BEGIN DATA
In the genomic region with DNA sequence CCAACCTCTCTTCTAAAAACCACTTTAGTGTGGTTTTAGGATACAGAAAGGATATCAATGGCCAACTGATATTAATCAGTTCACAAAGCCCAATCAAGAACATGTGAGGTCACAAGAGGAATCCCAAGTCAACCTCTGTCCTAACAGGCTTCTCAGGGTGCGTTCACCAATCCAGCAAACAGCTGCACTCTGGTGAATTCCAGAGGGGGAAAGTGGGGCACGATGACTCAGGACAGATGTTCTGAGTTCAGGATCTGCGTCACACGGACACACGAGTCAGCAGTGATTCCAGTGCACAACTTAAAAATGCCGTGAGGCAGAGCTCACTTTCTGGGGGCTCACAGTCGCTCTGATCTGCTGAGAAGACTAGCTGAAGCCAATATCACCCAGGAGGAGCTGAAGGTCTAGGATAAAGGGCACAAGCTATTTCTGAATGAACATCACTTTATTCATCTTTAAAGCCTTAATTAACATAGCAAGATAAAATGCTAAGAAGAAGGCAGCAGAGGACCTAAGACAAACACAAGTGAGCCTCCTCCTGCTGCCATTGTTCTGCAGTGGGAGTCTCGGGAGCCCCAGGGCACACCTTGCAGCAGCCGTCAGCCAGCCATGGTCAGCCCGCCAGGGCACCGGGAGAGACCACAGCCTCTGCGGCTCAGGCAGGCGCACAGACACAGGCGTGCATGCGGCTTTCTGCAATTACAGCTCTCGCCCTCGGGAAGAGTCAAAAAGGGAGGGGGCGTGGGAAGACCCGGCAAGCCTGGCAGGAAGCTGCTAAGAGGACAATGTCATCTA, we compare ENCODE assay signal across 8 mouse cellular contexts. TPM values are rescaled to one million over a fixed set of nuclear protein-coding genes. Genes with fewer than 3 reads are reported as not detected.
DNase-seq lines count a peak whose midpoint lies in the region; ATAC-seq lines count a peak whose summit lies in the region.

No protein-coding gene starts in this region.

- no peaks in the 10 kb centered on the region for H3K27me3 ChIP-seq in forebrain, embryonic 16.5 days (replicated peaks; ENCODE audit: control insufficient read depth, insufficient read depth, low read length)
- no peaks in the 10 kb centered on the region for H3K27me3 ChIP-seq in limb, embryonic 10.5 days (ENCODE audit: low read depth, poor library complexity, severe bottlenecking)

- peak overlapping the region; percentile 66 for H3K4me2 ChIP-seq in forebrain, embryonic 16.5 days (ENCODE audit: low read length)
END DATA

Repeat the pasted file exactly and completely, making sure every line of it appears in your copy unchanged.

In the genomic region with DNA sequence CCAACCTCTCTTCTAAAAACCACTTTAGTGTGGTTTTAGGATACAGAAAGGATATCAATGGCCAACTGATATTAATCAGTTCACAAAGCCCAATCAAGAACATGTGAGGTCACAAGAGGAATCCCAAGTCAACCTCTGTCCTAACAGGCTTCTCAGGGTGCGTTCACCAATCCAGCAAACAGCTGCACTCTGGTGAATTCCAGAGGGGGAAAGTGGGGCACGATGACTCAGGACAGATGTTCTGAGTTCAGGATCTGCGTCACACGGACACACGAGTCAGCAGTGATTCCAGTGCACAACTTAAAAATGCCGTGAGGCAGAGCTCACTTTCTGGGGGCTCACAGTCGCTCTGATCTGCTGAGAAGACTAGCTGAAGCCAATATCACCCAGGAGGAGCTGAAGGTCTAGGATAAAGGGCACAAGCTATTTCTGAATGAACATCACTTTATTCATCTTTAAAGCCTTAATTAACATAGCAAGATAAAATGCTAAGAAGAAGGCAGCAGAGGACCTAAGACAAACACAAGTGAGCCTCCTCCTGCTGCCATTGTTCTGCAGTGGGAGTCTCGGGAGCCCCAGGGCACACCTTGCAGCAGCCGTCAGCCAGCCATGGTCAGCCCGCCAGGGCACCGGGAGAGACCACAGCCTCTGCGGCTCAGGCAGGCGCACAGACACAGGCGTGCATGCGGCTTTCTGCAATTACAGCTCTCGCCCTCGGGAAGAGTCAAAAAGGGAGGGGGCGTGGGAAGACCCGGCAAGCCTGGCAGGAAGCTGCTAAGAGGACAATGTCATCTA, we compare ENCODE assay signal across 8 mouse cellular contexts. TPM values are rescaled to one million over a fixed set of nuclear protein-coding genes. Genes with fewer than 3 reads are reported as not detected.
DNase-seq lines count a peak whose midpoint lies in the region; ATAC-seq lines count a peak whose summit lies in the region.

No protein-coding gene starts in this region.

- no peaks in the 10 kb centered on the region for H3K27me3 ChIP-seq in forebrain, embryonic 16.5 days (replicated peaks; ENCODE audit: control insufficient read depth, insufficient read depth, low read length)
- no peaks in the 10 kb centered on the region for H3K27me3 ChIP-seq in limb, embryonic 10.5 days (ENCODE audit: low read depth, poor library complexity, severe bottlenecking)

- peak overlapping the region; percentile 66 for H3K4me2 ChIP-seq in forebrain, embryonic 16.5 days (ENCODE audit: low read length)